Every day, Rubel Hossain, a staffer at Bangladesh Water Development Board, would get ready and keep on waiting for a bus to reach his Motijheel office from his Keraniganj residence. But the pandemic has changed his lifestyle, maybe for the better, as he started commuting on his bicycle for the last few weeks.
"Due to increased bus fare and lack of social distancing on public transport, I bought the bicycle to commute every day," he said. And his bike solved both these problems, as he now commutes for free, and that too while being away from people.
Rashidul Islam, a resident of Nawabpur's Taherbagh, who bought his bike for Tk 8,200 from Old Dhaka, said, "It takes only 30 minutes to reach Keraniganj's Jinjira from the capital's Nawabpur on the two-wheeler, which would take around two hours by bus or boat."
Since he started commuting like this, life has become easy and smooth, although there are risks of accidents as there is no dedicated cycling lane, he said.
It is not only Rubel and Rashidul, many Dhaka city residents have bought these trusty two-wheelers to make them their main mode of transport, as it is faster, saves money and allows riders to maintain social distancing.
With increased demand, bicycle sales have also gone up by 10-15 percent at the capital's Bongshal, the main retail hub for cycles in the country, said local traders.
Earlier, demand for children's bicycles was huge, but since the pandemic, large quantities of bicycles were sold to adults, especially in May, they said.
But this craze has not only taken over the capital; across the country, demand has also increased.
Mosharraf Hossain, an NGO sales representative, recently purchased his bicycle for Tk 16,500 from Bongshal for commuting.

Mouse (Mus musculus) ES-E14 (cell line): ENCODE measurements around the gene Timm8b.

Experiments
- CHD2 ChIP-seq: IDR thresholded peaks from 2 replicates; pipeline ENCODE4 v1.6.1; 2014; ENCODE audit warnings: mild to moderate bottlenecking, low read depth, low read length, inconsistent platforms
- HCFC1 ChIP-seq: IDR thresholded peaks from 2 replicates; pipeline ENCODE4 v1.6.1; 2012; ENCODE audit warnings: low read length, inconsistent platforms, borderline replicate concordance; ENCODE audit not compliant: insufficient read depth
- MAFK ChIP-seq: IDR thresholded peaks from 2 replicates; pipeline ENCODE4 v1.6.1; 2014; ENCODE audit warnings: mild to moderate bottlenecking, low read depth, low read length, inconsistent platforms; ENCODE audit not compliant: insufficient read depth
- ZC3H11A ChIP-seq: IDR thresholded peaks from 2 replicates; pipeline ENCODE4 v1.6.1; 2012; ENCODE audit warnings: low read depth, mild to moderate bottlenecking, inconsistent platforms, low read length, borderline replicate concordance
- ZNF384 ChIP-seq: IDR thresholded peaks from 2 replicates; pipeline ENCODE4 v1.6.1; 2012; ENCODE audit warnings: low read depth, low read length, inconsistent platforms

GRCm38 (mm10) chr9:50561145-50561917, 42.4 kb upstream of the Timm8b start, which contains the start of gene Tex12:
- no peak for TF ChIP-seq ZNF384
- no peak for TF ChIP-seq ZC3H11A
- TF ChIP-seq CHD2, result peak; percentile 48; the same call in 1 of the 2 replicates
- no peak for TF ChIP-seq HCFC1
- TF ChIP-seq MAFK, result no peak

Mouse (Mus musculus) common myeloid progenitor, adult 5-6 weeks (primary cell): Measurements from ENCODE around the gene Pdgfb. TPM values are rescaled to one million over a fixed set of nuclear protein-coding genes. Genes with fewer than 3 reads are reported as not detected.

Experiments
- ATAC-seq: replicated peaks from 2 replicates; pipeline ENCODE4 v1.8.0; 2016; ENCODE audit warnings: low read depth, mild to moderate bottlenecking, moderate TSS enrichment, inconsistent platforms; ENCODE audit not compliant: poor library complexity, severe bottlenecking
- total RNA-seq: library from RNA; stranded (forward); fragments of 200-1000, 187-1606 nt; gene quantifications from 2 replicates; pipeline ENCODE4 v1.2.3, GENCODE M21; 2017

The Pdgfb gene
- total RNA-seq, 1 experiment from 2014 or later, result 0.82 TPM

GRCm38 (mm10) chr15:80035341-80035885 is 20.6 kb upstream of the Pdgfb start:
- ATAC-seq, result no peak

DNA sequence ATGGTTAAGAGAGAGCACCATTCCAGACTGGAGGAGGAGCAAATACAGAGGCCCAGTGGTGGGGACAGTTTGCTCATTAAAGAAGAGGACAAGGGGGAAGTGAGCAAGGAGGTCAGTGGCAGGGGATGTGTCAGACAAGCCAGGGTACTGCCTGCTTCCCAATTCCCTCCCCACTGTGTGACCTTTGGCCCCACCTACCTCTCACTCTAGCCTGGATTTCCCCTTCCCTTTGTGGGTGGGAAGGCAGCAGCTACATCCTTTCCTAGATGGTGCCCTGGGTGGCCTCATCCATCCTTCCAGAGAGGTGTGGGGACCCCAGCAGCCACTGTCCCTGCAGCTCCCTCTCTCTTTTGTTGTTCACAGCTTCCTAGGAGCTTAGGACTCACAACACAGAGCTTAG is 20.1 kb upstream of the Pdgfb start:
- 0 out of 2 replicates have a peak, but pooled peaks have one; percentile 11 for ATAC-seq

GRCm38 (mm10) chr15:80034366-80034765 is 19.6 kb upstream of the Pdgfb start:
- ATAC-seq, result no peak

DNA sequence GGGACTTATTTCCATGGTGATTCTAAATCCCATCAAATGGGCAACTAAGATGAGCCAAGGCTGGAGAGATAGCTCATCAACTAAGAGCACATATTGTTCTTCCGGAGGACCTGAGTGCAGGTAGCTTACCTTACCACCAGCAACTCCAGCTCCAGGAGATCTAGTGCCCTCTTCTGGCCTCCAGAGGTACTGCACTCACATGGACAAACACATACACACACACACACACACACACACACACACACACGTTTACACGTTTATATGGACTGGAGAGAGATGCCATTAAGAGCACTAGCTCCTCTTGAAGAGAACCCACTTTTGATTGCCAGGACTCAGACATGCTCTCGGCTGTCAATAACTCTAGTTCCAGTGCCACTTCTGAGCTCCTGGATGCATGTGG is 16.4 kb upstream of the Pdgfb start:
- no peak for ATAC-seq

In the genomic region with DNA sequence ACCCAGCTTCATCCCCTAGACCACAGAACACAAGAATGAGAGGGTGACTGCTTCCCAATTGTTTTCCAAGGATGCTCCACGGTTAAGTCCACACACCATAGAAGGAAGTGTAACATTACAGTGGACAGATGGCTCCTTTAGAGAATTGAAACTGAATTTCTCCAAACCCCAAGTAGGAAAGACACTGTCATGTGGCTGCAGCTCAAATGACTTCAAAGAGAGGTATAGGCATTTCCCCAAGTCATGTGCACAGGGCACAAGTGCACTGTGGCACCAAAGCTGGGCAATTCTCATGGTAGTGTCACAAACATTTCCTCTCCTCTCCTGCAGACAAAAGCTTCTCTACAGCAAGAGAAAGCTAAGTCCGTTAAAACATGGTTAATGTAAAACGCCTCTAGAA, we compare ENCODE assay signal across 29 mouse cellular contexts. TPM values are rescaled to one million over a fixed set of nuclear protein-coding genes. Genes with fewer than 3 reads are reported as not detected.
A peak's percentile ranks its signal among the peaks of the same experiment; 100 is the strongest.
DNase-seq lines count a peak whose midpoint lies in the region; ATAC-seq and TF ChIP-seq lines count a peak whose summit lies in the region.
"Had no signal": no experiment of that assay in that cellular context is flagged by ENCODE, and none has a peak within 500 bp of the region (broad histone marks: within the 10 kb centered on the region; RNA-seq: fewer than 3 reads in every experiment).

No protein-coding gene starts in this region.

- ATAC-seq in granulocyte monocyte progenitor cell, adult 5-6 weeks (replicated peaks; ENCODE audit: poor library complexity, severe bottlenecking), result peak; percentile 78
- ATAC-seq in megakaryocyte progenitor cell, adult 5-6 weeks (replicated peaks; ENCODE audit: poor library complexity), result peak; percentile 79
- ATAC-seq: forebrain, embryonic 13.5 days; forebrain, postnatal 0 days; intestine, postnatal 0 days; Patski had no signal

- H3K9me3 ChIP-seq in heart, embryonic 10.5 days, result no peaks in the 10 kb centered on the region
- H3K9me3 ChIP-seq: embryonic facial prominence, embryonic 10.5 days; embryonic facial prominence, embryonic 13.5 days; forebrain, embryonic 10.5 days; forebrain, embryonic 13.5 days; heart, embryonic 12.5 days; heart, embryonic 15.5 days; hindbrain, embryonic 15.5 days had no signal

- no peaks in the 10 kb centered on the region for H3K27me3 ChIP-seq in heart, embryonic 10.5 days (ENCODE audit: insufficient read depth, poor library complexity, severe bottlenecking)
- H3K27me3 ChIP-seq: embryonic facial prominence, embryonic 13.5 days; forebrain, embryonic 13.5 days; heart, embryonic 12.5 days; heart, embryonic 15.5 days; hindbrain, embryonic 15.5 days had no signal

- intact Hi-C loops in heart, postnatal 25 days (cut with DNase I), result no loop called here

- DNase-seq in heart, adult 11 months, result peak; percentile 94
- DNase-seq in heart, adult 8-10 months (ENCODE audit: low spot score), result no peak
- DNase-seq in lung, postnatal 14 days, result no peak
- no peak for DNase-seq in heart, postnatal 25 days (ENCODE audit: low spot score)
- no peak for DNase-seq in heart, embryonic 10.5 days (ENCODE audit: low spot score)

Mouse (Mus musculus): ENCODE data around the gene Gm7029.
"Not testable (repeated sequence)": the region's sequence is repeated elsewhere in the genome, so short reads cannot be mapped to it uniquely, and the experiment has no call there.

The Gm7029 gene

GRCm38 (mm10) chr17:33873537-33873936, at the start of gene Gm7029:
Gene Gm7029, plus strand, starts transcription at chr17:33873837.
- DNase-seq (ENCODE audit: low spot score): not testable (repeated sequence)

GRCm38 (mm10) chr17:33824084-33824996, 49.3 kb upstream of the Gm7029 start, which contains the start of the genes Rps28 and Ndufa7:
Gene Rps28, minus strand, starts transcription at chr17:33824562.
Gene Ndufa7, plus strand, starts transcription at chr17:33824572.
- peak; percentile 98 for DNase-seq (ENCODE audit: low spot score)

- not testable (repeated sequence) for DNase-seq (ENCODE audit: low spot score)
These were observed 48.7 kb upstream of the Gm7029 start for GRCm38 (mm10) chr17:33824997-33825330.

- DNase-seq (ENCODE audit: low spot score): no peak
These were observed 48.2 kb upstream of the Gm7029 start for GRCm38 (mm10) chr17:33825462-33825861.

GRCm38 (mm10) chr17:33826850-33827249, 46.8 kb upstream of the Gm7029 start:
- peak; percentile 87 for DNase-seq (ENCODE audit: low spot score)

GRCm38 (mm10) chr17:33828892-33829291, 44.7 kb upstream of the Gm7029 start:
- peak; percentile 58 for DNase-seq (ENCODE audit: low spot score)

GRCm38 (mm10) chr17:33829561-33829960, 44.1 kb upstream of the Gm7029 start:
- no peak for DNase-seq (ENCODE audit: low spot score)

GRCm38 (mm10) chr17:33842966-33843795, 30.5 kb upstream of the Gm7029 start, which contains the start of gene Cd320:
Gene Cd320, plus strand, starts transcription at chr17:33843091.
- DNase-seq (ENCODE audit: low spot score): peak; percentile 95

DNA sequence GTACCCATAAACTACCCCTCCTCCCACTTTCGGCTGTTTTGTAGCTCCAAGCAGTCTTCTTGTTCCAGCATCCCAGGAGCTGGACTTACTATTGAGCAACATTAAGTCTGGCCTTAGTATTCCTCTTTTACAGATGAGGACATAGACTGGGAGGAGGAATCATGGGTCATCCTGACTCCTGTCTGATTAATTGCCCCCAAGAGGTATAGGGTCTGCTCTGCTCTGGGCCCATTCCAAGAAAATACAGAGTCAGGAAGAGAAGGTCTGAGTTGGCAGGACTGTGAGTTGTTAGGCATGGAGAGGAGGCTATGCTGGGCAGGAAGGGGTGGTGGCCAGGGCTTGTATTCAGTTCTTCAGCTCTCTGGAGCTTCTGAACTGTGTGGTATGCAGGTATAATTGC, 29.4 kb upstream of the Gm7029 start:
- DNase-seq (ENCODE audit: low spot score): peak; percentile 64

"I used bus and rickshaw for moving from place to place with my product samples, but now, I can travel on my bike, which will save me around Tk 250 every day," said Mosharraf, who goes to his Shahjadpur office from Hazaribagh and then to different areas.
Saiful Islam, owner of Kashfian Enterprise in Bognshal, said bicycles from Bangladesh, India and China are available there, but the Chinese ones are in high demand.
He said a huge number of residents purchased bicycles in May. Demand has slightly dropped in the capital but still good across the country.
Prices of Indian and Chinese bicycles have increased by around Tk 1,000, but prices of local ones did not change, he further said. The lowest priced bike was Tk 6,500, while the highest was Tk 25,000, he added.
According to traders at Bongshal and Kazi Alauddin Road, 70 percent of demand is fulfilled by imported bicycles, especially from India and China, and the rest by the local industry. There are around 200 bicycle shops (both wholesale and retail) in the two areas.
Joynul Abedin, chief operating officer of RFL Bike Industry, which manufactures and markets Duranta bicycles for both Bangladesh and European countries, said demands have slightly increased since beginning of the pandemic.
"Demand for bicycles for adults has increased, as many people now prefer to travel on them instead of public transport, but demand for children's bicycles has slightly dropped," he said.
Yearly transactions worth Tk 1,500 crore occur in the country's bicycle industry, 30-35 percent of which come from local companies, mainly RFL, a concern of PRAN-RFL Group, and Meghna Group, another local bicycle manufacturer and exporter, he said.